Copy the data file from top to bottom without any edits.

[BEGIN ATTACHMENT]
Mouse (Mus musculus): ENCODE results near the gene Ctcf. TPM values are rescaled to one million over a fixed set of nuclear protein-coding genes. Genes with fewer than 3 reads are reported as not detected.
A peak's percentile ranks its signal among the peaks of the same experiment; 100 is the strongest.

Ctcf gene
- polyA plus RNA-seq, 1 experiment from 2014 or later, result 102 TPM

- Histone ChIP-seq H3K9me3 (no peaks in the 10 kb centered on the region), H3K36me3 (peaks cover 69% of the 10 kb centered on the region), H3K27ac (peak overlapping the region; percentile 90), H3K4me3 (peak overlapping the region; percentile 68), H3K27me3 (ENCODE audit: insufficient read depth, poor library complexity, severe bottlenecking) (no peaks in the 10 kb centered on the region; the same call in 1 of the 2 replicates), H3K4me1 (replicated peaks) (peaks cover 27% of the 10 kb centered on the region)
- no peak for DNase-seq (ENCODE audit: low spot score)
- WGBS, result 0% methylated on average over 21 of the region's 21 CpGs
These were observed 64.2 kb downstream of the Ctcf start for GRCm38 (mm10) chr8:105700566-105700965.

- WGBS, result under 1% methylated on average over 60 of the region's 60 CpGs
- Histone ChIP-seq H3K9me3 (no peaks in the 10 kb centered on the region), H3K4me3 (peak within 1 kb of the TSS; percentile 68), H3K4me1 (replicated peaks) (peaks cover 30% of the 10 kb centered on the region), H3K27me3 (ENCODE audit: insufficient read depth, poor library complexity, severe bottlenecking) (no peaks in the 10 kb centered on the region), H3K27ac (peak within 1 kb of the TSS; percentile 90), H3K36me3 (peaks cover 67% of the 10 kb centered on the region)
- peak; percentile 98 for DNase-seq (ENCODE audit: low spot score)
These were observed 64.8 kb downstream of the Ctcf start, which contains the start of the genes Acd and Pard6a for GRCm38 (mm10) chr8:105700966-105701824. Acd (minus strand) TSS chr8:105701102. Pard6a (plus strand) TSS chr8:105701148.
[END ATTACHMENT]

Mouse (Mus musculus): ENCODE results near the gene Ctcf. TPM values are rescaled to one million over a fixed set of nuclear protein-coding genes. Genes with fewer than 3 reads are reported as not detected.
A peak's percentile ranks its signal among the peaks of the same experiment; 100 is the strongest.

Ctcf gene
- polyA plus RNA-seq, 1 experiment from 2014 or later, result 102 TPM

- Histone ChIP-seq H3K9me3 (no peaks in the 10 kb centered on the region), H3K36me3 (peaks cover 69% of the 10 kb centered on the region), H3K27ac (peak overlapping the region; percentile 90), H3K4me3 (peak overlapping the region; percentile 68), H3K27me3 (ENCODE audit: insufficient read depth, poor library complexity, severe bottlenecking) (no peaks in the 10 kb centered on the region; the same call in 1 of the 2 replicates), H3K4me1 (replicated peaks) (peaks cover 27% of the 10 kb centered on the region)
- no peak for DNase-seq (ENCODE audit: low spot score)
- WGBS, result 0% methylated on average over 21 of the region's 21 CpGs
These were observed 64.2 kb downstream of the Ctcf start for GRCm38 (mm10) chr8:105700566-105700965.

- WGBS, result under 1% methylated on average over 60 of the region's 60 CpGs
- Histone ChIP-seq H3K9me3 (no peaks in the 10 kb centered on the region), H3K4me3 (peak within 1 kb of the TSS; percentile 68), H3K4me1 (replicated peaks) (peaks cover 30% of the 10 kb centered on the region), H3K27me3 (ENCODE audit: insufficient read depth, poor library complexity, severe bottlenecking) (no peaks in the 10 kb centered on the region), H3K27ac (peak within 1 kb of the TSS; percentile 90), H3K36me3 (peaks cover 67% of the 10 kb centered on the region)
- peak; percentile 98 for DNase-seq (ENCODE audit: low spot score)
These were observed 64.8 kb downstream of the Ctcf start, which contains the start of the genes Acd and Pard6a for GRCm38 (mm10) chr8:105700966-105701824. Acd (minus strand) TSS chr8:105701102. Pard6a (plus strand) TSS chr8:105701148.